Mitchell: If Obama Would Have Just 'Eaten Some Shrimp,' He Could Have Avoided Criticism

At this point, it may be safe to say that “Morning Joe” host Joe Scarborough is no more Republican than Arlen Specter. After all, the show’s “conservative” host takes almost every opportunity to defend the current administration and dismiss Obama's critics.

On June 9, the panelists were reviewing the Obama administration’s response to the BP Gulf of Mexico oil spill.  Scarborough asserted, “A poll yesterday shows that more people think that the government is mishandling this than Katrina, which is just, I think, ridiculous.” 

Fellow MSNBC anchor Andrea Mitchell agreed, and noted that the president and his team have been down in the Gulf working hard. And then Mitchell asserted that Obama could have diminished criticism if a week earlier, he had "gone down there and stayed and had a meal with the people, eaten some shrimp.” [MP3 audio avaiable here]

Later, Scarborough held out hope that success is still attainable for the president because this crisis is a “marathon” and “not a sprint. He can play catch up.”

While the Gulf is being ravaged with an estimated 12,000 to 25,000 barrels of oil daily and its residents’ livelihoods are being destroyed, it is reassuring to hear Scarborough offer that this is above all, a test of endurance for the president.

Co-host Mika Brzezinski added her concern, wondering, "have we been covering it intensely?”

Even though the oil spill has been a topic of discussion every day since it started, Scarborough practically insulted his audience by claiming that they were unaware of the president's efforts and that, “there is a disconnect between that reality and the perception of Americans.”

It just doesn't occur to Scarborough that he may be the one who is out of touch.

 

The following exchange was aired during the June 9 edition of MSNBC's Morning Joe:
 
6:13:08

JOE SCARBOROUGH: Andrea, we saw in a poll yesterday that more people think that the government is mishandling this than Katrina, which is just, I think, ridiculous.

ANDREA MITCHELL: Well, if they had, and the they acknowledged this himself, If the president a week ago Friday, had gone down there and stayed and had a meal with people, eaten some shrimp, talked to people, talked to the victims' families that are coming in tomorrow, if that had all happened a week earlier, it could probably have mitigated this. I still think the fact he's going to go down, spend an overnight, go to all three states, this Monday and Tuesday will be a real opportunity. And his last visit was a success.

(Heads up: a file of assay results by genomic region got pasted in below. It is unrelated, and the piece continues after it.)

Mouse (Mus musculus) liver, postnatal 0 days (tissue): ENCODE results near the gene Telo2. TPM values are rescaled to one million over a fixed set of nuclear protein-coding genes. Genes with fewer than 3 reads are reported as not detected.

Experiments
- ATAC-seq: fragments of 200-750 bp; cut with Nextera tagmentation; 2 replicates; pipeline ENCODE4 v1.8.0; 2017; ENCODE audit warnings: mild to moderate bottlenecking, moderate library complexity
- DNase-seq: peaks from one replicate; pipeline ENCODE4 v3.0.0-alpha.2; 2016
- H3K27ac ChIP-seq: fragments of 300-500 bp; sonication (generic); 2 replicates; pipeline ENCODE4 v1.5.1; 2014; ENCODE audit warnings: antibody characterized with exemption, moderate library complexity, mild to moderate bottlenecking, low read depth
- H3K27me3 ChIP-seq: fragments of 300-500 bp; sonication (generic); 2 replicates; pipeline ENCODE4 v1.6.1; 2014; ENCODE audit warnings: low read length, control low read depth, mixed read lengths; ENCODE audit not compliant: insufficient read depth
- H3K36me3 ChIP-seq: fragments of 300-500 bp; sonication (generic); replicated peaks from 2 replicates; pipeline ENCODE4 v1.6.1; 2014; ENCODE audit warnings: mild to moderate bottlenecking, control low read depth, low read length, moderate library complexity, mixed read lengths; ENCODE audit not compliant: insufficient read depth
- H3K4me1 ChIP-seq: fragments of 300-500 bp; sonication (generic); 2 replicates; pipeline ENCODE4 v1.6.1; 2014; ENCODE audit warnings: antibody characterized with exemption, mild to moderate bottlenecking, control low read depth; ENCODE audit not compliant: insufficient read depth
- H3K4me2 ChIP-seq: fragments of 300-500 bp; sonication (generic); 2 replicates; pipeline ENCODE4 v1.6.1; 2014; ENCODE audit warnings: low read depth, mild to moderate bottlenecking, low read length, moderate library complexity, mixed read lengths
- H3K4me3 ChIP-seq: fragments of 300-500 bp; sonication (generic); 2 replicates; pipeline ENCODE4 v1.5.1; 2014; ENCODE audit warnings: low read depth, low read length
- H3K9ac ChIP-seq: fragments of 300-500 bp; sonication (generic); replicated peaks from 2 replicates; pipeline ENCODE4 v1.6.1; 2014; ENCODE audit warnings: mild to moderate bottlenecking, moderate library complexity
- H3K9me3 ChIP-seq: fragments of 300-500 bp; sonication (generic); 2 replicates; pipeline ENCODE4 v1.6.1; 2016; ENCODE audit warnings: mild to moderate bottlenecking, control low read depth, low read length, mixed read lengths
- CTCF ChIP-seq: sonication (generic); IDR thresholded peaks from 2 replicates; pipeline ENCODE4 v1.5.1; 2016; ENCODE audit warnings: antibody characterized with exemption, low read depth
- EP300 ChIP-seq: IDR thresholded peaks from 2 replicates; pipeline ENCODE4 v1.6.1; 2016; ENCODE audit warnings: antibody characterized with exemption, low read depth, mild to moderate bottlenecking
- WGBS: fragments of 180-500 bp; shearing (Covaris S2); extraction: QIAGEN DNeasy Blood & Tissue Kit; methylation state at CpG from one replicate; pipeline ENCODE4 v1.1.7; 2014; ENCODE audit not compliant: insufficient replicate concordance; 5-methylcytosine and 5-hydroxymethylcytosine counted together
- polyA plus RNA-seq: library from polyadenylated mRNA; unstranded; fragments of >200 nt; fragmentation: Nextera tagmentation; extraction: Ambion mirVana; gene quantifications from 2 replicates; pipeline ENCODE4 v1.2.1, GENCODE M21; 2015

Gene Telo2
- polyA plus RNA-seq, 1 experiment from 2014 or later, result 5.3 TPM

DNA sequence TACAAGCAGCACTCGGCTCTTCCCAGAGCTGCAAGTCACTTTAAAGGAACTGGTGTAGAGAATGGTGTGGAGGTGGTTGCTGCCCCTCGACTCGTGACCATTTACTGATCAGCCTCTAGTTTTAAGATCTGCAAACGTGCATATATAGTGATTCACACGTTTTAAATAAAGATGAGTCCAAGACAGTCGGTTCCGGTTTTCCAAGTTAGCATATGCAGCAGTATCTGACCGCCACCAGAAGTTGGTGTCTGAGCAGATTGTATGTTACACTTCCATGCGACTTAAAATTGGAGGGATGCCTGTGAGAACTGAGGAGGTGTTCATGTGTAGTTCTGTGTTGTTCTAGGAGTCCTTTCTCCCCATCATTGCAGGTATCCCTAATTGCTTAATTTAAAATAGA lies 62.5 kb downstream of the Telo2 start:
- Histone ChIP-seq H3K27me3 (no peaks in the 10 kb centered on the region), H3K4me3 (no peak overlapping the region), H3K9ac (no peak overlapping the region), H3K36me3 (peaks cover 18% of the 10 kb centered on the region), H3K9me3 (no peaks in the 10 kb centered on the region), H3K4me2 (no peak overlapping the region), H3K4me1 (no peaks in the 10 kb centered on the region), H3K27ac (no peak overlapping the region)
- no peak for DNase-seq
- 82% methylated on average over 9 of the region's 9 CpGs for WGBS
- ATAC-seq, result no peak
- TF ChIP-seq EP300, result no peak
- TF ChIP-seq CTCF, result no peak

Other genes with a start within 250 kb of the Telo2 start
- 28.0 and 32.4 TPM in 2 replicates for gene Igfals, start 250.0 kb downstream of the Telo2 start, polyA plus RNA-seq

SCARBOROUGH: By the way, this is a marathon, Norah, not a sprint. He can play catch-up, but I will tell you know -- first of all, we've got, let's just say, chastened by some very senior officials in the white house for saying he should have stayed down there through Memorial Day weekend. Well, now guess what they're saying inside the White House? You know what, he should have stayed all of Memorial Day weekend. They know that now, but this is a marathon.


6:42:00

REPORTER: Many Americans believe that the Federal response to Hurricane Katrina actually was slightly better than the federal response to this disaster. What’s your response to that?

THAD ALLEN:  My response was, I was part of both of them, okay, and they're not comparable for a lot of different reasons. There was not a lot of assets present at Katrina, there was not a Ford Federal presence for quite a while. We were involved in this thing from the start. I'll give you an exhaustive list of what's alike and not alike between the two of them. I don't believe they're comparable.
 
JOE SCARBOROUGH: Alright, great to have you with us in Washington. What a night last night, and yesterday, Thad Allen pushing back.

MIKA BRZEZINSKI : Yes, And the White House is pushing back in a lot of different ways, and in many cases, I think they have a point. They have been there from day one. The question is, have we been covering it intensely?

SCARBOROUGH: Yes, and we've been saying what Thad Allen said yesterday, repeatedly.

BRZEZINSKI: Yes, we have, I know. I feel they're pushing back from a narrative that at least as far as I have heard on our show, I haven't seen.

NORAH O’DONNELL: But let me say this: the president in his May 27th news conference even talked about that his own daughter, Malia, asked him, did you plug the hole yet, daddy? Whether it's wrong or right, there is a sense that the president should be able to fix the whole problem. Now, he can't plug the hole. He's not Superman, and he's not the head of BP. But, In a "Washington post" poll, 40% believe he's out of touch, does not connect with regular people. So this is a political problem for the President.

SCARBOROUGH: You're right, Norah, a lot of frustration at the White House. They're frustrated with the people that come on this show every morning and talk about how there is a disconnect, but that is the political reality in Washington, D.C. If they've done everything they could do, which I think I've said repeatedly, they have, there is a disconnect between that reality and the perception of Americans.